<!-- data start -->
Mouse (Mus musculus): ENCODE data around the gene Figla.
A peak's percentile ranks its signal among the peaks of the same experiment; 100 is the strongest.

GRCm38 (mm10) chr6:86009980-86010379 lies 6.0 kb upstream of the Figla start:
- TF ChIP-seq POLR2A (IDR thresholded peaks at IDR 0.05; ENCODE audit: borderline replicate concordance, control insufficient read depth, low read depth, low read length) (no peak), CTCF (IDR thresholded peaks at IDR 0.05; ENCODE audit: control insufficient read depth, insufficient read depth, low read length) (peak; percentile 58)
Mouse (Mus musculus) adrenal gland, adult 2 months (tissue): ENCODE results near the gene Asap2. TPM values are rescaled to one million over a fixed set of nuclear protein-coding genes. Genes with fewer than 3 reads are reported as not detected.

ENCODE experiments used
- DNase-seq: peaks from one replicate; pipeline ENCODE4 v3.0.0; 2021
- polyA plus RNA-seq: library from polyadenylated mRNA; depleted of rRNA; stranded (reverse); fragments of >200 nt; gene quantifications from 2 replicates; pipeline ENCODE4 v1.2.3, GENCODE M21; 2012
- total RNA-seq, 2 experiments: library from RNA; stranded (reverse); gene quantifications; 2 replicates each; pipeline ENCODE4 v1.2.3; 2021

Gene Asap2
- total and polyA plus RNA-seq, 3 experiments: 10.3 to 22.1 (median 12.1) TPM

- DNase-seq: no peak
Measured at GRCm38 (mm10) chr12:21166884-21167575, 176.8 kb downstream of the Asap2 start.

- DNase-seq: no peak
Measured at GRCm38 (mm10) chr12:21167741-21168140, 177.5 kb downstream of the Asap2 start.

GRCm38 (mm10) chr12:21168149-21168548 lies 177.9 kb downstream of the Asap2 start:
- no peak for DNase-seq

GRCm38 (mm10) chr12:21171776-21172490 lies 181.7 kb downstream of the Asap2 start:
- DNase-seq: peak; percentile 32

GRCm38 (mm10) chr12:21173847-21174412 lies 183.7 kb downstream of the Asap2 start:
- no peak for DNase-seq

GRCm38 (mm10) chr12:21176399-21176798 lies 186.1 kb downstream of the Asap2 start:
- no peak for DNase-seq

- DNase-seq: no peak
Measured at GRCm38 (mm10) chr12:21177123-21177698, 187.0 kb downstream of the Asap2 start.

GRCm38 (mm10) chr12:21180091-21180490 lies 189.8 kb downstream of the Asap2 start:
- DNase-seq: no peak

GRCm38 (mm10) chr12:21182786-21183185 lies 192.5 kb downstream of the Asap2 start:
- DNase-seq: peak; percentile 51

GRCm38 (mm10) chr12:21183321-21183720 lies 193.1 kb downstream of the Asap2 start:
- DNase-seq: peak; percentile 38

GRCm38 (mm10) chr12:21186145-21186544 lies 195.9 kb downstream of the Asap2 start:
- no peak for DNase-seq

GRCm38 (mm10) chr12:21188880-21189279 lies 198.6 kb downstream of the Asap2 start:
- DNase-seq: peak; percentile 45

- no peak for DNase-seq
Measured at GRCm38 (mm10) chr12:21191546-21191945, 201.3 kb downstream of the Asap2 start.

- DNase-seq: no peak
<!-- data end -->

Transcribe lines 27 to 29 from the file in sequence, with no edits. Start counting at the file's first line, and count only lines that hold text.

- DNase-seq: no peak

GRCm38 (mm10) chr12:21182786-21183185 lies 192.5 kb downstream of the Asap2 start:
- DNase-seq: peak; percentile 51